... As is also referenced elsewhere in this dissertation, multiple studies indicate that mindfulness practice has a positive influence on the development of emotional intelligence competencies such as emotional self-awareness (Ciarrochi, Blackledge, Bilich and Bayliss, 2007;Epstein, 1990). For example, Chu (2010) assessed 351 meditators by levels of meditation experience and reported a relationship between higher levels of measured emotional intelligence and greater meditation experience, implying that mindfulness practice may contribute to the development of emotional intelligence competencies. ...
Full-text available
This qualitative research study examined detailed reports by senior organizational leaders linking mindfulness to improved leadership effectiveness. Extensive research supports the existence of a relationship between mindfulness and cognitive, physiological, and psychological benefits that may also have a positive impact on leadership effectiveness. Currently, however, little is known about the processes potentially enabling mindfulness to directly influence leadership effectiveness, and as a result this study was designed to explore this gap in the literature. Data was collected through in-depth interviews with forty-two organizational leaders in North and South America and Europe, many with a history of leadership roles at multiple global organizations. Participants credited mindfulness for contributing to enduring improvements to leadership capabilities, and data analysis revealed new findings clarifying the perceived relationship between mindfulness and tangible results for organizational leaders. Specifically, the results indicate that mindfulness is perceived to contribute to the development of behaviors and changes to awareness associated with improved leadership effectiveness. A potential relationship between mindfulness and the development of emotional intelligence competencies linked to increased leadership performance was revealed as well. The contribution of this study to current literature is also discussed, as are recommendations for future research.^ Keywords: mindfulness, organizational leadership, emotional intelligence, leadership effectiveness, leadership development, mindful leadership, leader empathy, leader emotional self-awareness, leader emotional self-management, leader social awareness, leader relationship management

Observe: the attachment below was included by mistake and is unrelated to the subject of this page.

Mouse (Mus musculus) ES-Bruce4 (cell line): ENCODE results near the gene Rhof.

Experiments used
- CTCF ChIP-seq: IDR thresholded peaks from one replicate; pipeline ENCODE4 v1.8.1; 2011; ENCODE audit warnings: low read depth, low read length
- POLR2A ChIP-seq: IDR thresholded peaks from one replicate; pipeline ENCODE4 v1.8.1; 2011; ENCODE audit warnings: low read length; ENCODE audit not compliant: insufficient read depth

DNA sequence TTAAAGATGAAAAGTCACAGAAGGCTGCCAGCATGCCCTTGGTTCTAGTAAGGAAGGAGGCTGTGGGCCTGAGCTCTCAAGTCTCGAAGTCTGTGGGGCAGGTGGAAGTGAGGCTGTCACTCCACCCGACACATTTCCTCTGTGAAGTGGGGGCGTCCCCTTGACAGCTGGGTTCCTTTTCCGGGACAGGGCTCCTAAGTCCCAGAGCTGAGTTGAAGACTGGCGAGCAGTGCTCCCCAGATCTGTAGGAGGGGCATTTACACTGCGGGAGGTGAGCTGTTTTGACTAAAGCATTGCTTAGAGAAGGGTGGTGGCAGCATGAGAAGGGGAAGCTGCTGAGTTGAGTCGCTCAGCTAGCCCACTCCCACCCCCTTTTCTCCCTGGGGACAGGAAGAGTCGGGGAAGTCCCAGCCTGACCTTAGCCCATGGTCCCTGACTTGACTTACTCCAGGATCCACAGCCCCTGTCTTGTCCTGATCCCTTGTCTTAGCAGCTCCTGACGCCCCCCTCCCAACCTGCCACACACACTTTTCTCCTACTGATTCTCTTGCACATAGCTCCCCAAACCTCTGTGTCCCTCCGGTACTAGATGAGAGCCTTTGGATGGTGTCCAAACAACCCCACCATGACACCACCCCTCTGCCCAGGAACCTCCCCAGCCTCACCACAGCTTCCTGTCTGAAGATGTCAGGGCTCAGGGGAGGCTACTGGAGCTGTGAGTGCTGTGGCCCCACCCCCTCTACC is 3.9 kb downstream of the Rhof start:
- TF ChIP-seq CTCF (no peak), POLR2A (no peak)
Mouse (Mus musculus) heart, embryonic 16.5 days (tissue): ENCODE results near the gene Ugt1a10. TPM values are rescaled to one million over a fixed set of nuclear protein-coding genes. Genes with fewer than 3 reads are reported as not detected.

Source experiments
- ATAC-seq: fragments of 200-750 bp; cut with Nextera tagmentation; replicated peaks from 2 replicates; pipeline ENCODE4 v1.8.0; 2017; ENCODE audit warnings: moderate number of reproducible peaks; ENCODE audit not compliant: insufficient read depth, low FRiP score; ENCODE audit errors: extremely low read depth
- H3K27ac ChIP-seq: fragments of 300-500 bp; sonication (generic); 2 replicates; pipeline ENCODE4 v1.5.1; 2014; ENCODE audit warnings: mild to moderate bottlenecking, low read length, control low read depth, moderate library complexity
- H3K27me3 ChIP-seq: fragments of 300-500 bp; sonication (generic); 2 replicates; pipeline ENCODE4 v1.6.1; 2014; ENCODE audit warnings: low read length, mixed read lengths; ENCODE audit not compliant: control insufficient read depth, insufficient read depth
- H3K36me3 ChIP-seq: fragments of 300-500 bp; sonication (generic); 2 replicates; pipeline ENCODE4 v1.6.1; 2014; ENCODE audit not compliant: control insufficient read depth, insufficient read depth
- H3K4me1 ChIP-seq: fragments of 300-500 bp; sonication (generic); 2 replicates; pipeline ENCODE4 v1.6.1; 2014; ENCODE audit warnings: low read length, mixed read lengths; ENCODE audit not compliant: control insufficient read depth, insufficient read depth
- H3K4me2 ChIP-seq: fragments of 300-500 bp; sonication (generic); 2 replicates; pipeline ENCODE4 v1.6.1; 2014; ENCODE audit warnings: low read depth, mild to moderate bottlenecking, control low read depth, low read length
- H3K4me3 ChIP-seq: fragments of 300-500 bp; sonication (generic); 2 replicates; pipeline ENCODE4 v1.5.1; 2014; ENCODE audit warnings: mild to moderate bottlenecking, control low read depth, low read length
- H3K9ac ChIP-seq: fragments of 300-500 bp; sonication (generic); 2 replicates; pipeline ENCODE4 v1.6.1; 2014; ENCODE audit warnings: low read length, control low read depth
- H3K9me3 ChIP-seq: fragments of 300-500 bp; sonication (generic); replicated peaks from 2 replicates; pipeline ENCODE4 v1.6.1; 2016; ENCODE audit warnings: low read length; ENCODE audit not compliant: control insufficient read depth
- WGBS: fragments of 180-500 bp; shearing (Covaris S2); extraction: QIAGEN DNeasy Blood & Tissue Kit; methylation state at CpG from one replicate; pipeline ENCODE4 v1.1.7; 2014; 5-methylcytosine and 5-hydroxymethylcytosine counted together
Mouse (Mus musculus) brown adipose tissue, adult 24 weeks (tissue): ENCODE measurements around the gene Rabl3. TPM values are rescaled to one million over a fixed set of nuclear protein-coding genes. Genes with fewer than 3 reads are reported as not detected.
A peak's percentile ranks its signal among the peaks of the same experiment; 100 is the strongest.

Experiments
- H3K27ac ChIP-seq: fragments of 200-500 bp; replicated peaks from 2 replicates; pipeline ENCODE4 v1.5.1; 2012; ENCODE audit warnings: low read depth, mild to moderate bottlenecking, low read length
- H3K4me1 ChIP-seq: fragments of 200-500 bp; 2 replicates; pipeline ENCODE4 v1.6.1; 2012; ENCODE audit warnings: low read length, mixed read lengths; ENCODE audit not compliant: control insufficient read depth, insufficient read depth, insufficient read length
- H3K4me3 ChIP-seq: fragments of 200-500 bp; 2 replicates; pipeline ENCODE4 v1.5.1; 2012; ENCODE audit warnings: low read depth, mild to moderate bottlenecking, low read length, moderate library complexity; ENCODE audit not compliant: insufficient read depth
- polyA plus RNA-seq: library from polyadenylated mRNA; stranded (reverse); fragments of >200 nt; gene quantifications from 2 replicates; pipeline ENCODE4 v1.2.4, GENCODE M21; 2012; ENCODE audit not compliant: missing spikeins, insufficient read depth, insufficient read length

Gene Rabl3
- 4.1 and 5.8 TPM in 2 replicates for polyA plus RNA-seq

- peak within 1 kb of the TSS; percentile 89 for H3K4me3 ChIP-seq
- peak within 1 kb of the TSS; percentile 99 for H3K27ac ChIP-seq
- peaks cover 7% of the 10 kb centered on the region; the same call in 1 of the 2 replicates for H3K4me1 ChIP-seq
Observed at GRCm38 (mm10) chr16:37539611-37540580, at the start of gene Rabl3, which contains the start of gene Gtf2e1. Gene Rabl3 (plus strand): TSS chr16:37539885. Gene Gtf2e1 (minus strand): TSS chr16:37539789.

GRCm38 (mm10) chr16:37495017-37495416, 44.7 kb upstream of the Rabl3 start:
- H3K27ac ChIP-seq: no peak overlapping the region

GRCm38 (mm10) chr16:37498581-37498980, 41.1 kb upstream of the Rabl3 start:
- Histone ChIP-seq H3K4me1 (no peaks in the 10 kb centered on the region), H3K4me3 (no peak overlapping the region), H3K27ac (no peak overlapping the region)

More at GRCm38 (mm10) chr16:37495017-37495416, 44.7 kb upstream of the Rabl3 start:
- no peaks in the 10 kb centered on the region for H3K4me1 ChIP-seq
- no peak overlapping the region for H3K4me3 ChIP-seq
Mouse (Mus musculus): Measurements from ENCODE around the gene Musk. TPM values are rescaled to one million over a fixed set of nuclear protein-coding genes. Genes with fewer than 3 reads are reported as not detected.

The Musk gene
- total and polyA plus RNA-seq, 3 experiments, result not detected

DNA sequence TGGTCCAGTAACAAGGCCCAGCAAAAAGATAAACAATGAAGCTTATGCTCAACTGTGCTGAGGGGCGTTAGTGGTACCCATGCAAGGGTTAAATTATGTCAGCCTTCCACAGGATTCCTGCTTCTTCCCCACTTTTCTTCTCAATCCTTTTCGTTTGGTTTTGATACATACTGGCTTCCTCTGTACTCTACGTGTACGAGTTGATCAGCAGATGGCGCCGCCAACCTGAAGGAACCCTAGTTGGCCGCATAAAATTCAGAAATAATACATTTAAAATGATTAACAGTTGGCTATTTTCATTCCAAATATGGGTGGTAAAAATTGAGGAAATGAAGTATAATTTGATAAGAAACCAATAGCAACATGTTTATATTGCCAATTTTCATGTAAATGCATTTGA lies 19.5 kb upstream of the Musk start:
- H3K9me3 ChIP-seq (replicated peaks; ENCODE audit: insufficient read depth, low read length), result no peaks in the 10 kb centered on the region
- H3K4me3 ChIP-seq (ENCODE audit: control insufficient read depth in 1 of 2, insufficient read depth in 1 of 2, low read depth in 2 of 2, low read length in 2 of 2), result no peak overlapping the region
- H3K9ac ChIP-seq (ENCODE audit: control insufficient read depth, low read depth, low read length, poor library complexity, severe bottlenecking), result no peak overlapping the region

... This study found that adolescents seem to increase in self-compassion and decrease in depressive symptoms when compared to a waitlist control group, and actually self-compassion predicted increases in depression after the intervention (Bluth et al. 2016). In regard to emotional intelligence, Ciarrochi et al. (2007) created the Mindfulness-Based Intelligence Training, which is an Acceptance & Commitment Therapy (ACT) adaptation for the organizational context. Nevertheless, the latter is not specifically designed to address adolescence-specific issues, which seems to be an evidence for the need to designing programs that promote the development of emotional intelligence skills in adolescence. ...
Full-text available
Several studies have highlighted the adaptive role of self-compassion on human suffering and on a wide range of psychopathological conditions. Extensive research has shown that emotional intelligence has been associated with well-being, mental and physical health and quality of interpersonal relationships. We set out to explore the mediating role of self-compassion and emotional intelligence on the relationship between shame traumatic memories and depressive symptoms, and to explore if these were different between female and male adolescents. The sample was composed of 1101 adolescents from general population, whose age ranged from 14 to 18 years. Participants filled out a battery of self-report questionnaires designed to measure shame traumatic memories, self-compassion, emotional intelligence and depressive symptoms. Correlational analysis showed that in male and female adolescents, shame traumatic memories are associated with more depressive symptoms and with lower levels of self-compassion and emotional intelligence. Multigroup analysis showed that emotional intelligence has a greater impact on depression in female adolescents. Also, the impact of shame traumatic memories on depression is stronger in males, even though females report shame traumatic memories as more impactful. This study provides preliminary evidence that self-compassion and emotional intelligence are important emotion regulation processes for depressive symptoms in adolescence.
... Examples include: 'Mindfulness-based EI Training' (Ciarrochi, Blackledge, Bilich, & Bayliss, 2007); a Theory-based Practical Training for EI Skills (Kornacki& Caruso, 2007); and an EI training program designed for teachers and students, titled "Emotional Intelligence in the Classroom" (Hansen, 2010). ...
Full-text available